Guam Supreme Court: 1990 abortion ban is dead law
Updated: Nov 1
By Pacific Island Times News Staff
A 1990 statute that sought to impose a total ban on abortion on Guam is void, the Supreme Court of Guam ruled once and for all, rejecting Attorney General Douglas Moylan's petition for the lifting of the permanent injunction on the law.
The high court determined that the 1990 ban could not be harmonized with later-enacted laws, including laws requiring parental consent and informed consent for abortion, and has, therefore been repealed. Chief Justice Robert J. Torres penned the opinion issued on Oct. 31.
“This is a landmark decision for our island. While abortion services on Guam have tapered over the years due to the lack of providers, this decision preserves existing authorization under Guam law that has been in effect for decades,” said Gov. Lou Leon Guerrero, who is pro-choice.
“More immediately, it ensures our people can continue to receive advice from their doctors regarding the difficult decision of whether to terminate a pregnancy," she added.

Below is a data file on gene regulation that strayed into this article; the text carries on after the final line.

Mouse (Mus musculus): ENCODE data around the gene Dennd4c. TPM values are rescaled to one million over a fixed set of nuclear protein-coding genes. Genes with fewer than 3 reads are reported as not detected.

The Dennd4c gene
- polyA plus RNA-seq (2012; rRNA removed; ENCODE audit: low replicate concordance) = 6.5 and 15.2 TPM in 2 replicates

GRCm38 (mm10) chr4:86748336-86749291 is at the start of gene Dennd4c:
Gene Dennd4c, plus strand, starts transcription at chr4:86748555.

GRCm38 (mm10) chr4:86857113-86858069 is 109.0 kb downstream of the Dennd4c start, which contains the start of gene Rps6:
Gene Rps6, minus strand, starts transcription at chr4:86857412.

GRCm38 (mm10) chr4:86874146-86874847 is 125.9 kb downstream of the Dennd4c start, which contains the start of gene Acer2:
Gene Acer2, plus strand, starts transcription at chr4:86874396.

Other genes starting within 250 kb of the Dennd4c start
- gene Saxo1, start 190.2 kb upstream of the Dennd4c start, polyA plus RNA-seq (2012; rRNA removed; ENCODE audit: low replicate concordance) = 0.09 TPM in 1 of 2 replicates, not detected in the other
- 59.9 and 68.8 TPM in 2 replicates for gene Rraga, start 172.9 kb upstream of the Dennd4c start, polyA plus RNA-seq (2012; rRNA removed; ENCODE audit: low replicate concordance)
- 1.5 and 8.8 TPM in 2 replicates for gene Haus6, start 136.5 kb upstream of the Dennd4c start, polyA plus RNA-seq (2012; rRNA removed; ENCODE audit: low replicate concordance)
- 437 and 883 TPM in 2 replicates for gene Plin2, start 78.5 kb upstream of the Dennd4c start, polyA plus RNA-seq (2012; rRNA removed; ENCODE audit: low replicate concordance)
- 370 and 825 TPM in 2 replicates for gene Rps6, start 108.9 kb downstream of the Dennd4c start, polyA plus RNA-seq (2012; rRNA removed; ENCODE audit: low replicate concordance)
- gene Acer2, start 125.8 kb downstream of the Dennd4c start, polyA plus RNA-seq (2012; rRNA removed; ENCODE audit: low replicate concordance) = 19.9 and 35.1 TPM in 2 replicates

The Guam Supreme Court held that Guam Public Law 20-134, a sweeping ban on abortion passed by the Guam Legislature in 1990, was repealed by implication by subsequent acts of the Legislature and has no force or effect in Guam.
“Today’s decision upholds the rule of law on our island and protects our people from political maneuvers seeking to impose stale laws on the choices we have made as a community in recent decades,” Lt. Gov. Joshua Tenorio said. “Most importantly, it restores power to our families to make important decisions for their futures.”
Justice F. Phillip Carbullido additionally provided his opinion that, though the majority did not reach the issue, he believed the Guam Legislature exceeded its Organic Act authority in passing P.L. 20-134, rendering the law void at its inception.
In his petition, Moylan argued that with Roe’s reversal, “there is no longer a legal basis to support” a previous ruling. In 1990, the federal court declared P.L. 20-134 unconstitutional— shortly after its enactment— holding that it breached Roe.